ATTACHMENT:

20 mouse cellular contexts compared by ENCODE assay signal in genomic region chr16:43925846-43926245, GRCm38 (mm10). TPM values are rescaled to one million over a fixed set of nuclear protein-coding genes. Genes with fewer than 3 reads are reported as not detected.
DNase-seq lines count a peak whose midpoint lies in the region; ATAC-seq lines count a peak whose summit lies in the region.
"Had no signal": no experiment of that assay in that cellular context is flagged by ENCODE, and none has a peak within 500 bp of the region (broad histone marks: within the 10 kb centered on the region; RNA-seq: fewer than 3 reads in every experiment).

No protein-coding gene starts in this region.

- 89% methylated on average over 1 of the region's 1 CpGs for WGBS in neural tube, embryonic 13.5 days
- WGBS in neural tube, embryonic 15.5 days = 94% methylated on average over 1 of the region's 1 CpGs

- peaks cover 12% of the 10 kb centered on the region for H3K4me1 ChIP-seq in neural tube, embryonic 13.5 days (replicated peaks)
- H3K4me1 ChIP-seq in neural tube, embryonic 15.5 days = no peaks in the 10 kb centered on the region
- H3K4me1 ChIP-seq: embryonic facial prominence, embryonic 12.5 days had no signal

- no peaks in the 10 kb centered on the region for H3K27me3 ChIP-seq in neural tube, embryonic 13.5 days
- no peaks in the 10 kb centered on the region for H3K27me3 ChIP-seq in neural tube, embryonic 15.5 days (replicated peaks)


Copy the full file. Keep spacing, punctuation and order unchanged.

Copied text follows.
20 mouse cellular contexts compared by ENCODE assay signal in genomic region chr16:43925846-43926245, GRCm38 (mm10). TPM values are rescaled to one million over a fixed set of nuclear protein-coding genes. Genes with fewer than 3 reads are reported as not detected.
DNase-seq lines count a peak whose midpoint lies in the region; ATAC-seq lines count a peak whose summit lies in the region.
"Had no signal": no experiment of that assay in that cellular context is flagged by ENCODE, and none has a peak within 500 bp of the region (broad histone marks: within the 10 kb centered on the region; RNA-seq: fewer than 3 reads in every experiment).

No protein-coding gene starts in this region.

- 89% methylated on average over 1 of the region's 1 CpGs for WGBS in neural tube, embryonic 13.5 days
- WGBS in neural tube, embryonic 15.5 days = 94% methylated on average over 1 of the region's 1 CpGs

- peaks cover 12% of the 10 kb centered on the region for H3K4me1 ChIP-seq in neural tube, embryonic 13.5 days (replicated peaks)
- H3K4me1 ChIP-seq in neural tube, embryonic 15.5 days = no peaks in the 10 kb centered on the region
- H3K4me1 ChIP-seq: embryonic facial prominence, embryonic 12.5 days had no signal

- no peaks in the 10 kb centered on the region for H3K27me3 ChIP-seq in neural tube, embryonic 13.5 days
- no peaks in the 10 kb centered on the region for H3K27me3 ChIP-seq in neural tube, embryonic 15.5 days (replicated peaks)